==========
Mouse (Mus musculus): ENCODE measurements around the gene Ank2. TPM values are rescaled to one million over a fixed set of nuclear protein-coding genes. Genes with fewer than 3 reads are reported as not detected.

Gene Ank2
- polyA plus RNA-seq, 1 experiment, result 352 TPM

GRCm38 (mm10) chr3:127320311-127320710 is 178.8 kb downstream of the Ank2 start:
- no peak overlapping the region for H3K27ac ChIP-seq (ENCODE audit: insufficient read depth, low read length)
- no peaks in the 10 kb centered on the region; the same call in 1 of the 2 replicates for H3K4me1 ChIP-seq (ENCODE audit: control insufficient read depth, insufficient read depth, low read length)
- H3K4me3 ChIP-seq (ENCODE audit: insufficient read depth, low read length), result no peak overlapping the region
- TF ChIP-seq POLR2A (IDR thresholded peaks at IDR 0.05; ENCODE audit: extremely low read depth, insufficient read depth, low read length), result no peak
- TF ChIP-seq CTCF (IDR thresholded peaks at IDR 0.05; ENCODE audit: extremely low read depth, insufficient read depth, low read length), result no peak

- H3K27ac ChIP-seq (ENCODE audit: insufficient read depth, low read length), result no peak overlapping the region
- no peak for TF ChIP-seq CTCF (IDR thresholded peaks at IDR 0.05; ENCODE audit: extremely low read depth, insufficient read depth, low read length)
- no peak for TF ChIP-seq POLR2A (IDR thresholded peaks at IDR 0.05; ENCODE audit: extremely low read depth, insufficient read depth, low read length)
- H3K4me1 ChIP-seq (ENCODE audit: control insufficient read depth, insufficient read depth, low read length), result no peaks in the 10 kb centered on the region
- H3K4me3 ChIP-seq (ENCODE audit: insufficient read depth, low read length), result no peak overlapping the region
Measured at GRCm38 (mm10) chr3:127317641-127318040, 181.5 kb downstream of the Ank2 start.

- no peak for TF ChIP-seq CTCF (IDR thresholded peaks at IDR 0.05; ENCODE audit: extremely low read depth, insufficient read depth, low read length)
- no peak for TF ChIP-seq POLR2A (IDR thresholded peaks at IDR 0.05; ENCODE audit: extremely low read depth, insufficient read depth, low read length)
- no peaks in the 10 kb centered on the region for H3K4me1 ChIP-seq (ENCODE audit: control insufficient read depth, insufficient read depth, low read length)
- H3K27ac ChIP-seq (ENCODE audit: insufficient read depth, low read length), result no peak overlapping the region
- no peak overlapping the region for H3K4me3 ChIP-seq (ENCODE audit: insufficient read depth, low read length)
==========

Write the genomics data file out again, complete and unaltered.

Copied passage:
Mouse (Mus musculus): ENCODE measurements around the gene Ank2. TPM values are rescaled to one million over a fixed set of nuclear protein-coding genes. Genes with fewer than 3 reads are reported as not detected.

Gene Ank2
- polyA plus RNA-seq, 1 experiment, result 352 TPM

GRCm38 (mm10) chr3:127320311-127320710 is 178.8 kb downstream of the Ank2 start:
- no peak overlapping the region for H3K27ac ChIP-seq (ENCODE audit: insufficient read depth, low read length)
- no peaks in the 10 kb centered on the region; the same call in 1 of the 2 replicates for H3K4me1 ChIP-seq (ENCODE audit: control insufficient read depth, insufficient read depth, low read length)
- H3K4me3 ChIP-seq (ENCODE audit: insufficient read depth, low read length), result no peak overlapping the region
- TF ChIP-seq POLR2A (IDR thresholded peaks at IDR 0.05; ENCODE audit: extremely low read depth, insufficient read depth, low read length), result no peak
- TF ChIP-seq CTCF (IDR thresholded peaks at IDR 0.05; ENCODE audit: extremely low read depth, insufficient read depth, low read length), result no peak

- H3K27ac ChIP-seq (ENCODE audit: insufficient read depth, low read length), result no peak overlapping the region
- no peak for TF ChIP-seq CTCF (IDR thresholded peaks at IDR 0.05; ENCODE audit: extremely low read depth, insufficient read depth, low read length)
- no peak for TF ChIP-seq POLR2A (IDR thresholded peaks at IDR 0.05; ENCODE audit: extremely low read depth, insufficient read depth, low read length)
- H3K4me1 ChIP-seq (ENCODE audit: control insufficient read depth, insufficient read depth, low read length), result no peaks in the 10 kb centered on the region
- H3K4me3 ChIP-seq (ENCODE audit: insufficient read depth, low read length), result no peak overlapping the region
Measured at GRCm38 (mm10) chr3:127317641-127318040, 181.5 kb downstream of the Ank2 start.

- no peak for TF ChIP-seq CTCF (IDR thresholded peaks at IDR 0.05; ENCODE audit: extremely low read depth, insufficient read depth, low read length)
- no peak for TF ChIP-seq POLR2A (IDR thresholded peaks at IDR 0.05; ENCODE audit: extremely low read depth, insufficient read depth, low read length)
- no peaks in the 10 kb centered on the region for H3K4me1 ChIP-seq (ENCODE audit: control insufficient read depth, insufficient read depth, low read length)
- H3K27ac ChIP-seq (ENCODE audit: insufficient read depth, low read length), result no peak overlapping the region
- no peak overlapping the region for H3K4me3 ChIP-seq (ENCODE audit: insufficient read depth, low read length)